Natural Oscillations

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Natural Oscillations


Mechanical systems can produce natural (free) oscillatory responses (or, free vibrations) because they can possess two types of energy (kinetic and potential).


When one type of stored energy is converted into the other type, repeatedly back and forth, the resulting response is oscillatory.


 Of course, some of the energy will dissipate (through the dissipative mechanism of a damper) and the free natural oscillations will decay as a result.


 Similarly, electrical circuits and fluid systems can exhibit free, natural oscillatory responses due to the presence of two types of energy storage mechanism, where energy can “flow” back and forth repeatedly between the two types of elements.

But, thermal systems have only one type of energy storage element (A-type) with only one type of energy (thermal energy). Hence, purely thermal systems cannot naturally produce oscillatory responses unless forced by external means, or integrated with other types of systems (e.g., fluid systems).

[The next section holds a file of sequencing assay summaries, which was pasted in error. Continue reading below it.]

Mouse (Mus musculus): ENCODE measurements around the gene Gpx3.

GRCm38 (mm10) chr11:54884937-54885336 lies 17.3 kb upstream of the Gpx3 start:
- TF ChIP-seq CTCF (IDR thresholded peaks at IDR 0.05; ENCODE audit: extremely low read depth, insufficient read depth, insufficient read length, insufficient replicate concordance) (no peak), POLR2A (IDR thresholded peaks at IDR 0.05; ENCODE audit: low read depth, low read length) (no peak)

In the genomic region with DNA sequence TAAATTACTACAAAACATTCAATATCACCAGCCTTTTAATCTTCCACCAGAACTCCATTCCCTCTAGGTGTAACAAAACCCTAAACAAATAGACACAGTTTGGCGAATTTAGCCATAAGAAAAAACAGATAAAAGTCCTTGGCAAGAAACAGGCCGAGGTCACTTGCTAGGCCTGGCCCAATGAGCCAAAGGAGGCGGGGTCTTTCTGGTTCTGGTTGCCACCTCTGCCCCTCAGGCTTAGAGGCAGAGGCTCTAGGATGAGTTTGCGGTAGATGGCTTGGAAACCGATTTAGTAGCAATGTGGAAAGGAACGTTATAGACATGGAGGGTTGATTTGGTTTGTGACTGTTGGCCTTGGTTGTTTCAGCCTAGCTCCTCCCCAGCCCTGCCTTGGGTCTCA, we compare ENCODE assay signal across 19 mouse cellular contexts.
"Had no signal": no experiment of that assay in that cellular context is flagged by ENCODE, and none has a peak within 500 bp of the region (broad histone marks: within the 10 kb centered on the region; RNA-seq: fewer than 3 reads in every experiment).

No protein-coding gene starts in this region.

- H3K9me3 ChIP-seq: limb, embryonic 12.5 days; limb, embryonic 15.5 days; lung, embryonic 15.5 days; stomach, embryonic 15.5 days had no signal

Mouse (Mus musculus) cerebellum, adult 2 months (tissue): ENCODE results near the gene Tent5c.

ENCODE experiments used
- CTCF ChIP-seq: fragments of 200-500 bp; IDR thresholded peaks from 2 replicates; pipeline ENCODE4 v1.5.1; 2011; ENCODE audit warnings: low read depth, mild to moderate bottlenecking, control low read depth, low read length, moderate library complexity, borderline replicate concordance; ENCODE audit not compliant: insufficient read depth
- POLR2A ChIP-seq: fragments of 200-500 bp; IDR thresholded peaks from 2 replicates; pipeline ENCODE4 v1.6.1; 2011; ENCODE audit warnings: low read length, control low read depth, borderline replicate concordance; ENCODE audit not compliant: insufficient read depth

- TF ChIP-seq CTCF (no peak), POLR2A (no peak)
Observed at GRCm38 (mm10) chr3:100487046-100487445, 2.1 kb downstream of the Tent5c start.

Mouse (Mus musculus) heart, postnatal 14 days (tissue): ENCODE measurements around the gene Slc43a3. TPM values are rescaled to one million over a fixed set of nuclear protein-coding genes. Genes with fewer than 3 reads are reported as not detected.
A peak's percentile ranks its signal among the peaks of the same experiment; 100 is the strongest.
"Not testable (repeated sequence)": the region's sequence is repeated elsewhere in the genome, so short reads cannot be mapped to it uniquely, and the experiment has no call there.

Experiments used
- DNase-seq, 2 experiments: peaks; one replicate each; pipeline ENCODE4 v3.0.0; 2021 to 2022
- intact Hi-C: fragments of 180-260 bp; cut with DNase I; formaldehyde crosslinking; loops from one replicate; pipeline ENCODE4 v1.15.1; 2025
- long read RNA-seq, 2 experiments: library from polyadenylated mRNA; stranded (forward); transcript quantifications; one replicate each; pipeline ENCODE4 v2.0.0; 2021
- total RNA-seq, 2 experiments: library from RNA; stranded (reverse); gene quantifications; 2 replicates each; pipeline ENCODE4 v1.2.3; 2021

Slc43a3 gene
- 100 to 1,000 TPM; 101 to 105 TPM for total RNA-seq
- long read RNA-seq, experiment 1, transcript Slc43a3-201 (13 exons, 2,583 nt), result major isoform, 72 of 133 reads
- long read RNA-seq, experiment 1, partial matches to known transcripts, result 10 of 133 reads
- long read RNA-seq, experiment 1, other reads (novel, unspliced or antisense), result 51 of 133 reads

The procedure of model development will be facilitated if we understand the similarities of the characteristics of different types of components.


This issue is addressed in the present section. Analogies exist among mechanical, electrical, hydraulic, and thermal systems.

 The basic system elements can be divided into two groups: energy-storage elements and energy dissipation elements gives the linear relationships, which describe the behavior of translator-mechanical, electrical, thermal, and fluid elements.


These relationships are known as constitutive relations.

 In particular, Newton’s second law is considered the constitutive relation for a mass element. The analogy between mechanical and electrical elements is known as the force-current analogy.


This analogy appears more logical than a force-voltage analogy, this follows from the fact that both force and current are through variables, which are analogous to fluid flow through a pipe, and furthermore, both velocity and voltage are across variables, which vary across the flow direction, as in the case of fluid pressure along a pipe.